nassau hall

Mourning the tragic death of Misrach Ewunetie

Dear campus community,

We write to share with you a message that undergraduate students received from us on Sunday night as they returned from fall break. Dean of the Graduate School Rodney D. Priestley has sent a similar message to graduate students.

Dear Undergraduate Students,

We write to acknowledge the grief that veils our campus over the death of Misrach Ewunetie ’24 last week. As V.P. Calhoun noted in her message to the campus on October 20th, Misrach’s death is an “unthinkable tragedy.”

Misrach was an undergraduate sociology concentrator with interests in computer science; she was a member of Terrace Club and New College West. An immigrant from Ethiopia who settled in Ohio, Misrach was also active in African student organizations on campus. She is remembered as a kind and loving friend.

Since Misrach was reported missing on Sunday evening, October 16, the University’s Department of Public Safety has worked closely with local and state law enforcement and does not believe any related threat exists to campus or the surrounding area.

Out of an abundance of caution, the University has increased staffing and patrols in student living areas. Our campus is already patrolled 24 hours a day, 365 days a year by sworn law enforcement officers and security officers. Access to campus residential areas is also controlled. As a result, the Department of Public Safety is confident it’s safe for students to return to campus from fall break.

While we know that students across campus will respond to and absorb Misrach’s death differently, we’ve urged faculty and staff to find ways to acknowledge the loss our community has suffered. The Undergraduate Student Government (USG) has asked us to invite faculty to take a moment at the beginning of their classes this week to recognize Misrach’s death and to refer students to the support services VP Calhoun lists in her message (linked above).

For many students addressing such a loss, maintaining routine and structure is very important. But inevitably, some students will experience this loss more deeply and more personally than others, particularly those who were Misrach’s friends. Students may request academic adjustments during the next couple of weeks as they take time to process their grief.

We encouraged faculty to respond to individual student requests with compassion and to contact the student’s residential college dean or assistant dean for studies for help supporting undergraduates through their grief and concern.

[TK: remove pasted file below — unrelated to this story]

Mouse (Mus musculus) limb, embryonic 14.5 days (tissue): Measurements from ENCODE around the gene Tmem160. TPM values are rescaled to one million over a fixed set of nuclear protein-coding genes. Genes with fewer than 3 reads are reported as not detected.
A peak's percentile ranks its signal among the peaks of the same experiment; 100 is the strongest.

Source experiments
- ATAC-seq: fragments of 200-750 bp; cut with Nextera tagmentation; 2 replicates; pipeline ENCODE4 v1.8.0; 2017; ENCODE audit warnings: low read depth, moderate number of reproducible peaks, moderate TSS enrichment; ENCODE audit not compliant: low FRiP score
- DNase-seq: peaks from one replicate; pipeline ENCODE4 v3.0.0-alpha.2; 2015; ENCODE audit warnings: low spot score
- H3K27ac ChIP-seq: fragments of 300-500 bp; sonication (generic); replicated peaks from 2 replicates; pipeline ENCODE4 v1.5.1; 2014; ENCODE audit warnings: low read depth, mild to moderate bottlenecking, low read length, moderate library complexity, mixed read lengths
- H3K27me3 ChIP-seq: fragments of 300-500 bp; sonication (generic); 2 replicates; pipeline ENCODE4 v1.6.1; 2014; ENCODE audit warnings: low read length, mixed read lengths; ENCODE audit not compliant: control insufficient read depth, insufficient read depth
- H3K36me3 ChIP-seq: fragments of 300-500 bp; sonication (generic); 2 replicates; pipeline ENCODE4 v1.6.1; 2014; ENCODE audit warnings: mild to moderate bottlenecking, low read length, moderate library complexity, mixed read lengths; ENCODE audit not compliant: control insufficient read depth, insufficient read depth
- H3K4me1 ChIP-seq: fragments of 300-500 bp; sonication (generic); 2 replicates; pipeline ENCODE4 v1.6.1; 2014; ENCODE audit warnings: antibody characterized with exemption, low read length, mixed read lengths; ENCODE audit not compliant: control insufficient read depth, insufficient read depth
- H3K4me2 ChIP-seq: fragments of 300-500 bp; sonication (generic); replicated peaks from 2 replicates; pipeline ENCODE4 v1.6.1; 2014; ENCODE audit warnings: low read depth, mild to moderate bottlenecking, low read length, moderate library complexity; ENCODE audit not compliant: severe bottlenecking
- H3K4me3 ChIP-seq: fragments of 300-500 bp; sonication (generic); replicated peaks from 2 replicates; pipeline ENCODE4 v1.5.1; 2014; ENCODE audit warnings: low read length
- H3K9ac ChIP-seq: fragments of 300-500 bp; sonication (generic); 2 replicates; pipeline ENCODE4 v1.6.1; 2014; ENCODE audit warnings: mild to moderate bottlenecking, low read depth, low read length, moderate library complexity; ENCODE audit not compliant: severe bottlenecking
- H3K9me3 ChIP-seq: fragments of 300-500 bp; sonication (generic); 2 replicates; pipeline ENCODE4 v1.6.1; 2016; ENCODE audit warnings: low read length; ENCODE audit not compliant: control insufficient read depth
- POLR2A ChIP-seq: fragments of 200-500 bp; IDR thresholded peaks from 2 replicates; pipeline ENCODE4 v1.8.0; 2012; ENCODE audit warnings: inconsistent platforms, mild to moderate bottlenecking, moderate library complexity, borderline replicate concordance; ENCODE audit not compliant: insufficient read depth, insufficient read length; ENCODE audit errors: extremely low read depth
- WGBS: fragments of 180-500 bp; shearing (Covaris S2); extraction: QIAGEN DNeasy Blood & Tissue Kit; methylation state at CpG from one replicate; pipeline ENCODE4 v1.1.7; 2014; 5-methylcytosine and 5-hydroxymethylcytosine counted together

Mayu Takeuchi ’23, the USG President, and Austin Davis ’23, the USG Academics Committee Chair, suggest, “Above all, we appreciate instructors, staff, and administrators continuing to exercise compassion and care with students and for the rest of the University community, especially in these difficult times. Because these are tragic circumstances, we should not push on as normal; it is important that we continue to validate the very real grief that shrouds our community.

Deans in the College and Campus Life are also available to advise students who have questions about student academic engagement during this mournful moment.

The University has invited those community members who wish to remember Misrach and to address our collective grief to come together in a private gathering with chaplains from the Office of Religious Life, counselors from Counseling and Psychological Services, residential college staff, Graduate School staff, and others. 

Once again, we ask that you acknowledge Misrach’s death with your faculty, staff, and with one another, as a way to share our grief and to support one another during this loss.

We’re holding all of you and Misrach’s memory in our hearts.


Dean Jill Dolan and V.P. W. Rochelle Calhoun

Please note: This public version of the student letter omits details of the private community gathering to express our collective grief.